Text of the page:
SciCombinator

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Journal: European heart journal. Cardiovascular pharmacotherapy

263

Non-steroidal anti-inflammatory drugs (NSAIDs) are widely used and have been associated with increased cardiovascular risk. Nonetheless, it remains unknown whether use of NSAIDs is associated with out-of-hospital cardiac arrest (OHCA).

Concepts: Non-steroidal anti-inflammatory drug, Anti-inflammatory, Paracetamol

1

Loop diuretics are recommended for relieving symptoms and signs of congestion in patients with chronic heart failure and are administered to more than 80% of them. However, several of their effects have not systematically been studied. Numerous cohort and four interventional studies have addressed the effect of diuretics on renal function; apart from one prospective study, which showed that diuretics withdrawal is accompanied by increase in some markers of early-detected renal injury, all others converge to the conclusion that diuretics receipt, especially in high doses is associated with increased rates of renal dysfunction. Although a long standing perception has attributed a beneficial effect to diuretics in the setting of chronic heart failure, many cohort studies support that their use, especially in high doses is associated with adverse outcome. Several studies have used propensity scores in order to match diuretic and non-diuretic receiving patients; their results reinforce the notion that diuretics use and high diuretics dose are true risk factors and not disease severity markers, as some have suggested. One small, randomized study has demonstrated that diuretics decrease is feasible and safe and accompanied by a better prognosis. In conclusion, until elegantly designed, randomized trials, powered for clinical endpoints answer the unsettled issues in the field, the use of diuretics in CHF will remain subject to physicians' preferences and biases and not evidence-based.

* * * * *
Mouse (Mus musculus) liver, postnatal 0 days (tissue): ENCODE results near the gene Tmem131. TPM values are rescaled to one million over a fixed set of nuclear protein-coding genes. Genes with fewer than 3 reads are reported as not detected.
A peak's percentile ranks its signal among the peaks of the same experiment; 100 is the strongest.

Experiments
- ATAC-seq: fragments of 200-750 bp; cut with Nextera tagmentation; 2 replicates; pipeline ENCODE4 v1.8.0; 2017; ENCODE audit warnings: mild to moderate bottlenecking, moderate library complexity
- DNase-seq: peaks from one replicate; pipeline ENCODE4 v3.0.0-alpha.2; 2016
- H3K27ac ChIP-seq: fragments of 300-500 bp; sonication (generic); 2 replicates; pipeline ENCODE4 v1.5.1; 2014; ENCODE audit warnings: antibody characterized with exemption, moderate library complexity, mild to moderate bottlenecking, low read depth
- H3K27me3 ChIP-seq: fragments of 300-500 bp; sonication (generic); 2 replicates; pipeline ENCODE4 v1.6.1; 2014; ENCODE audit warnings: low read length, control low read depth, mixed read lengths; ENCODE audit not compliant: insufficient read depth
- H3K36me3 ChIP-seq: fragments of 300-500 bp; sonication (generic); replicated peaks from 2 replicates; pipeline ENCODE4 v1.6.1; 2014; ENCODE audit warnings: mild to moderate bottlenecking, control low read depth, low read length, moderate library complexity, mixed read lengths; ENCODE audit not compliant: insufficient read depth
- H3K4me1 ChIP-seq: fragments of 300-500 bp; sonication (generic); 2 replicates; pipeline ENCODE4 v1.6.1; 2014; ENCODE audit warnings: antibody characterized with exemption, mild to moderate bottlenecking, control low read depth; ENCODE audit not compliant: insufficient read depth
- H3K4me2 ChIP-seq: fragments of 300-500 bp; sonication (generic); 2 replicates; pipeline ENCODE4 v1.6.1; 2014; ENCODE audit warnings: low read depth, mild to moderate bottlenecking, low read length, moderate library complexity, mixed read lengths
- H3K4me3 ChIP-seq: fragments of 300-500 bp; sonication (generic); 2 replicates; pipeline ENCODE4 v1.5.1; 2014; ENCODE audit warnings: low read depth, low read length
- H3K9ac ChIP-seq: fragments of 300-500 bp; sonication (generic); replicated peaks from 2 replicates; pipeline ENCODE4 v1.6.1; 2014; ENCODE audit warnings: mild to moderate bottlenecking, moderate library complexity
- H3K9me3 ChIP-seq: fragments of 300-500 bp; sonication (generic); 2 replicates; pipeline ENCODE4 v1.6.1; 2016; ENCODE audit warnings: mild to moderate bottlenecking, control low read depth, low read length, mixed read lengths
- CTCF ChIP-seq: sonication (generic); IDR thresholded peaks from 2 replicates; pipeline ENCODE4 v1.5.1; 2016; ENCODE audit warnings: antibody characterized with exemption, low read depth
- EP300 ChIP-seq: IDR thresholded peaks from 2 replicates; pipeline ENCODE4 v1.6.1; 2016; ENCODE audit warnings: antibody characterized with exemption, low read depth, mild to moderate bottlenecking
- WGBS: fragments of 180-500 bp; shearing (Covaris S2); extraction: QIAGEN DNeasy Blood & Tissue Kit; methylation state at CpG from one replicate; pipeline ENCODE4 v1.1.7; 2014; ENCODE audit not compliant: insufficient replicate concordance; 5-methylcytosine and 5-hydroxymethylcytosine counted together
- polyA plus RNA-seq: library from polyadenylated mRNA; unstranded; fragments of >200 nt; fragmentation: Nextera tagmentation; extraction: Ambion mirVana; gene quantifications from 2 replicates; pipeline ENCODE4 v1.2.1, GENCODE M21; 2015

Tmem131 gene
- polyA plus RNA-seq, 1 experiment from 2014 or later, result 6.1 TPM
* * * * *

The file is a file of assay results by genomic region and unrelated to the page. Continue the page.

Concepts: Epidemiology, Clinical trial, Medical terms, Hypertension, Randomized controlled trial, Cultural studies, Diuretic, Loop diuretic

1